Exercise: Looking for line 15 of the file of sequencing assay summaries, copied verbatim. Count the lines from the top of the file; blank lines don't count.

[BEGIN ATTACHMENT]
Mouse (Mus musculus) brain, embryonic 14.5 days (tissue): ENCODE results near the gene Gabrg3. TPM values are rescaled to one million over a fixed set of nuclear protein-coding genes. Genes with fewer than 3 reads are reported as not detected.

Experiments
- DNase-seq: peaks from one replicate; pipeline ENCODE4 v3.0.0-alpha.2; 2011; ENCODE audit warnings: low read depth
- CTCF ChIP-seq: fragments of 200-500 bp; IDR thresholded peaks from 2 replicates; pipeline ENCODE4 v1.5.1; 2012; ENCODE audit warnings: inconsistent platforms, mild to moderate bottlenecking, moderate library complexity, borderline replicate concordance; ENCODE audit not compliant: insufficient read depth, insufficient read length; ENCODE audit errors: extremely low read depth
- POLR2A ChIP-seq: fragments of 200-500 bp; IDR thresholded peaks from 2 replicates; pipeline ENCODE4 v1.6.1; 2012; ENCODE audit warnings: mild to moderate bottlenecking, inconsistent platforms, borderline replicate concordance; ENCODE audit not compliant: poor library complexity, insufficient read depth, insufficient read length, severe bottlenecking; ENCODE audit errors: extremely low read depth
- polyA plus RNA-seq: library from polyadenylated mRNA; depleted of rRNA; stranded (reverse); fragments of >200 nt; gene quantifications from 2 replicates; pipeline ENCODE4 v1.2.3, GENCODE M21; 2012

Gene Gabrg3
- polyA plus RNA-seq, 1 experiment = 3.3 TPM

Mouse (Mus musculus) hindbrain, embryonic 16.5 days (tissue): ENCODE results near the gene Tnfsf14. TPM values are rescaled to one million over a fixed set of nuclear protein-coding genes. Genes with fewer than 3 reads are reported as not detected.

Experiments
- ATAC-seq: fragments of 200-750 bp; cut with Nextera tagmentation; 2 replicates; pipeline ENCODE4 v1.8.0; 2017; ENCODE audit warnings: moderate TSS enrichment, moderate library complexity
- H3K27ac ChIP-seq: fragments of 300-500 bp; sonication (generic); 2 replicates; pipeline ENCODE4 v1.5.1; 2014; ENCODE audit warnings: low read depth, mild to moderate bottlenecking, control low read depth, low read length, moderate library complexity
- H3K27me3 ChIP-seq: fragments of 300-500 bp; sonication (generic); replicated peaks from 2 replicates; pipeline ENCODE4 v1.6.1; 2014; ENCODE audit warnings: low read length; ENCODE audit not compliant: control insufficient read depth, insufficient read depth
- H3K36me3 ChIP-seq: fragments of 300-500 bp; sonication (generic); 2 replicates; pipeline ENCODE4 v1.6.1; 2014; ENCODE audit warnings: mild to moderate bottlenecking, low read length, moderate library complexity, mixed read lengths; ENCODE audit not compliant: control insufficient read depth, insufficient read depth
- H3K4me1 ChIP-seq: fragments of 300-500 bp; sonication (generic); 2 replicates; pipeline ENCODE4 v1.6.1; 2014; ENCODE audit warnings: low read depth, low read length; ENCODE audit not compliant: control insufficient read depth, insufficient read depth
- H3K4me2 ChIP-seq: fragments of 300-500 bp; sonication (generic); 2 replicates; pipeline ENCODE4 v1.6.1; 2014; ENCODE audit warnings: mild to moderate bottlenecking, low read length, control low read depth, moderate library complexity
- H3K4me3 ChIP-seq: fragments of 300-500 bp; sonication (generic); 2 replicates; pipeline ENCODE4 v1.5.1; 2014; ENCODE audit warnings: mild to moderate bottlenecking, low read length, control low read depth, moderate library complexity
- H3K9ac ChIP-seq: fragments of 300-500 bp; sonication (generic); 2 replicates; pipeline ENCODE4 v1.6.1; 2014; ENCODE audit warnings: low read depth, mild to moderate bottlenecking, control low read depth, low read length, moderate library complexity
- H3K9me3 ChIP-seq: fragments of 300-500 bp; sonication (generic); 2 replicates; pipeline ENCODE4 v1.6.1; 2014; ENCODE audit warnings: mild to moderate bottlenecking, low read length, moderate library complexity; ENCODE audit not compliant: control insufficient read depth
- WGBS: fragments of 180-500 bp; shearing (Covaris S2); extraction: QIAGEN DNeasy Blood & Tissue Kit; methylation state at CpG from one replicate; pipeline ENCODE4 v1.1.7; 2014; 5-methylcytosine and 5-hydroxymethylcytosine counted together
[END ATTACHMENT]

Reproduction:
- H3K4me1 ChIP-seq: fragments of 300-500 bp; sonication (generic); 2 replicates; pipeline ENCODE4 v1.6.1; 2014; ENCODE audit warnings: low read depth, low read length; ENCODE audit not compliant: control insufficient read depth, insufficient read depth